Originally published in the Owen Sound Sun Times, November 20, 2008.
It turns out Paul Gross isn’t the only member of his family who can tell war stories about Belgium.
Gross has received a great deal of attention and acclaim for his recent film “Passchendaele.” He wrote, directed, co-produced and starred in the movie, inspired by his maternal grandfather’s experiences in the First World War.
But Jack Gross, the filmmaker’s uncle, was also in Belgium at wartime. It was a different war and his duties were somewhat different, but a lasting impression was made on the young soldier who was later honoured by Belgium for his bravery at the Battle of the Scheldt.
“I shouldn’t even be here to tell the story today,” Gross, 89, said in an interview at his Port Elgin home.
It’s a story he has kept largely to himself since it happened, in the fall of 1944. Continue reading
Originally published in the Owen Sound Sun Times, November 10, 2007.
There are signs directing visitors to the grave of Tom Thomson, who is buried in Leith Cemetery.
There are no prominent indicators that another man named Tom is buried there, a man who arguably gave more to Canada than did the renowned artist.
Brig.-Gen. Thomas John Rutherford CBE, ED, left behind a long and illustrious record of service to his community, his country and his fellow veterans. He also left a legacy of humble comradeship that hid a steely resolve.
“I’ve never had any regrets at anything I’ve had to do,” Rutherford said in a 1974 interview with Ann Kelly of The Sun Times. “I’ve killed a lot of people at close range. I don’t think about those things, it’s very impersonal really. They get you or you get them. It changes one’s outlook on the world.” Continue reading
Originally published in the Owen Sound Sun Times, October 26, 2007.
The only two words inscribed on the face of a Victoria Cross are “For Valour. ”
But “valour” hardly begins to describe the acts that have earned the British Commonwealth’s highest decoration for bravery.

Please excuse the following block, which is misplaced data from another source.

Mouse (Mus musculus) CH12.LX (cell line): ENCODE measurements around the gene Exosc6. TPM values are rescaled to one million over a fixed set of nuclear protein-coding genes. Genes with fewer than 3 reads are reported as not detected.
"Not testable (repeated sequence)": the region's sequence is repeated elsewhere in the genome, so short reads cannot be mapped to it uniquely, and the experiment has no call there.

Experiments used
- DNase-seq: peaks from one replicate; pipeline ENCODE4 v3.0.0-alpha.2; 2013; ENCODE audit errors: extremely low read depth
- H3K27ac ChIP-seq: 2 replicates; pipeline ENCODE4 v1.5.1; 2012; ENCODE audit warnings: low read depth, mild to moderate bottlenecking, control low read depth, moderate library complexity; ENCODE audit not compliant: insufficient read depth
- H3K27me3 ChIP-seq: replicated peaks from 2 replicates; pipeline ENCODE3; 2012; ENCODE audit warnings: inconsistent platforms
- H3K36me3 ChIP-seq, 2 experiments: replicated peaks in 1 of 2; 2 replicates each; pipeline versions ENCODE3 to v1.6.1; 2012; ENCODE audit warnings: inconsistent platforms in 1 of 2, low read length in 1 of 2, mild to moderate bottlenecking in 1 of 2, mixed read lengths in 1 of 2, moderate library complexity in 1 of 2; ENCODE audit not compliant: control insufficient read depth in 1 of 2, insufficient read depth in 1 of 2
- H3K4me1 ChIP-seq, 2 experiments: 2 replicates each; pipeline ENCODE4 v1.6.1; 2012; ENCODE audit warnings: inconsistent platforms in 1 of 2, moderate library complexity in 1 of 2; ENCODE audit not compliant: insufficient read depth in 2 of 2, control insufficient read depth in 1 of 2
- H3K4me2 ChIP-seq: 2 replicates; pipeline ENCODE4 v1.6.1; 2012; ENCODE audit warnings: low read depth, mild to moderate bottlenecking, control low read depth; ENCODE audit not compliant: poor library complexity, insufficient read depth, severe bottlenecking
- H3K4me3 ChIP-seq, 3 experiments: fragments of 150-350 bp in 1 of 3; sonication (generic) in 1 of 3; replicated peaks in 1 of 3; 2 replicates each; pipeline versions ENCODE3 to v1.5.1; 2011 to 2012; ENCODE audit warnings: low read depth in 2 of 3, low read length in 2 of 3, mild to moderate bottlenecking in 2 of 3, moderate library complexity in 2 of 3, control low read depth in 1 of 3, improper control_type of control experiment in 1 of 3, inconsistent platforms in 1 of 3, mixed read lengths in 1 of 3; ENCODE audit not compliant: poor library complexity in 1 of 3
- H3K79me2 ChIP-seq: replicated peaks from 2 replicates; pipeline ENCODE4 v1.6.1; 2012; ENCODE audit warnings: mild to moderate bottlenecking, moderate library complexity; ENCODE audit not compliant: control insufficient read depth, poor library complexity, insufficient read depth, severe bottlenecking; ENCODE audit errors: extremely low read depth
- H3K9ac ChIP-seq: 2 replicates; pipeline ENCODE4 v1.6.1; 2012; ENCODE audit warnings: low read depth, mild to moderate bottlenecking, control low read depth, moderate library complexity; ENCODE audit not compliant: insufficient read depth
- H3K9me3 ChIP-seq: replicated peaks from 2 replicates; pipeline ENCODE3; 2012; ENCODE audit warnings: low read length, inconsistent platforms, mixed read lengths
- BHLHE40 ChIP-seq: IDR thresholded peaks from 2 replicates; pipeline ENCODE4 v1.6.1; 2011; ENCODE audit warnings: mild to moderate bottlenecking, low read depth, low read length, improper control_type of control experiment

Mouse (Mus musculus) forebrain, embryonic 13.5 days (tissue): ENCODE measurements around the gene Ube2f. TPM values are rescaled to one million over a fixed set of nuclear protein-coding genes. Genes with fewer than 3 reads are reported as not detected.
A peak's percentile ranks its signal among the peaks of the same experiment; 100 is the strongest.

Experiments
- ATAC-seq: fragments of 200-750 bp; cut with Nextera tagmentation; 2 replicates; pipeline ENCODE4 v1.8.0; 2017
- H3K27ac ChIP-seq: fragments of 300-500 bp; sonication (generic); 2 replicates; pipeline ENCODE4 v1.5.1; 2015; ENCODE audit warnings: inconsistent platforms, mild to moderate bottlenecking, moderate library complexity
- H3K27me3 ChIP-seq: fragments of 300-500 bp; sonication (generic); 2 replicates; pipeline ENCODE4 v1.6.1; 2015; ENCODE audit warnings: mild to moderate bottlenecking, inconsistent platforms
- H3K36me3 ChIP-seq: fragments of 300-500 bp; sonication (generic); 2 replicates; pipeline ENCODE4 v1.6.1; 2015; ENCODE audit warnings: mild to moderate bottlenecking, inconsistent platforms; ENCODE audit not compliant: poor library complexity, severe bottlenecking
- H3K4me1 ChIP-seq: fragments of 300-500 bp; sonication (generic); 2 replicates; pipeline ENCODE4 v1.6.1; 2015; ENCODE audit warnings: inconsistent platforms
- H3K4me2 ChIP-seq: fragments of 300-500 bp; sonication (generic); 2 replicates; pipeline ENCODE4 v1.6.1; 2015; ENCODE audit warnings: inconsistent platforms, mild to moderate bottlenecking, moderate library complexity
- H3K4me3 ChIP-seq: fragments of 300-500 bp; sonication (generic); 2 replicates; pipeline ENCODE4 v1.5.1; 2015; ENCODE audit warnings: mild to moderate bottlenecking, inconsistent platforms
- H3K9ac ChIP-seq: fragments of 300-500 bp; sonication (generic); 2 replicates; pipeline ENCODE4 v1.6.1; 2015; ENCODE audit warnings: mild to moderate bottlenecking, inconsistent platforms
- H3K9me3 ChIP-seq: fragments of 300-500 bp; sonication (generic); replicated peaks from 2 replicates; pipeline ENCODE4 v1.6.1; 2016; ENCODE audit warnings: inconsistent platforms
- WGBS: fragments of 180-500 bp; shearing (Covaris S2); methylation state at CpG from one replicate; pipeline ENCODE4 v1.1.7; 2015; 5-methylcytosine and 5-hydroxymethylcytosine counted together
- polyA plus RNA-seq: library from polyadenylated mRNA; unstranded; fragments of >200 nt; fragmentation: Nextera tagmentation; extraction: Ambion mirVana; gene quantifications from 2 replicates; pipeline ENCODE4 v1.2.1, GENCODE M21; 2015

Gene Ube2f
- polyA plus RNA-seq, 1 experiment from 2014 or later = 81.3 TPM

It certainly doesn’t explain what happened 90 years ago today, when an Owen Sound teenager played an important role in Canada’s eventual victory over German forces at the Battle of Passchendaele:
“Private Thomas William Holmes, Mounted Rifles . . . enlisted in Owen Sound in December 1915. When the right flank of our own attack was held up by machine gun fire from the pill box, producing heavy casualties, Holmes on his own initiative, and single-handed, ran forward and threw bombs, killing or wounding the crews of two machine guns, then returned, secured another bomb, and again rushed forward alone and threw a bomb into the pill box entrance, causing nineteen occupants to surrender.” – from the official citation.
That succinct description fails to completely capture the essence of just what Tommy Holmes did on Oct. 26, 1917. Continue reading
Originally published in the Owen Sound Sun Times, November 12, 2005.
As far as Julia Levine was concerned, her class was seeing history in the making.
Levine, who teaches a class of 27 students at Bayview Public School in Owen Sound, made sure she noted something special to the children after the Remembrance Day service on 1st Avenue West.
The avenue was designated Veterans Way in honour of 2005 being the Year of the Veteran, and Levine wanted her students to realize that they had been present when the designation was made.
“A lot of times in our community, there are things that are named and places that are named and we take it for granted,” she said. “I wanted to point out to the boys today that they were here on the day that in their community we have made a special day in honour of the veterans.
“Every time they go by the sign, they’ll be able to remember that they were here for that event. I think it’s important. It’s history.” Continue reading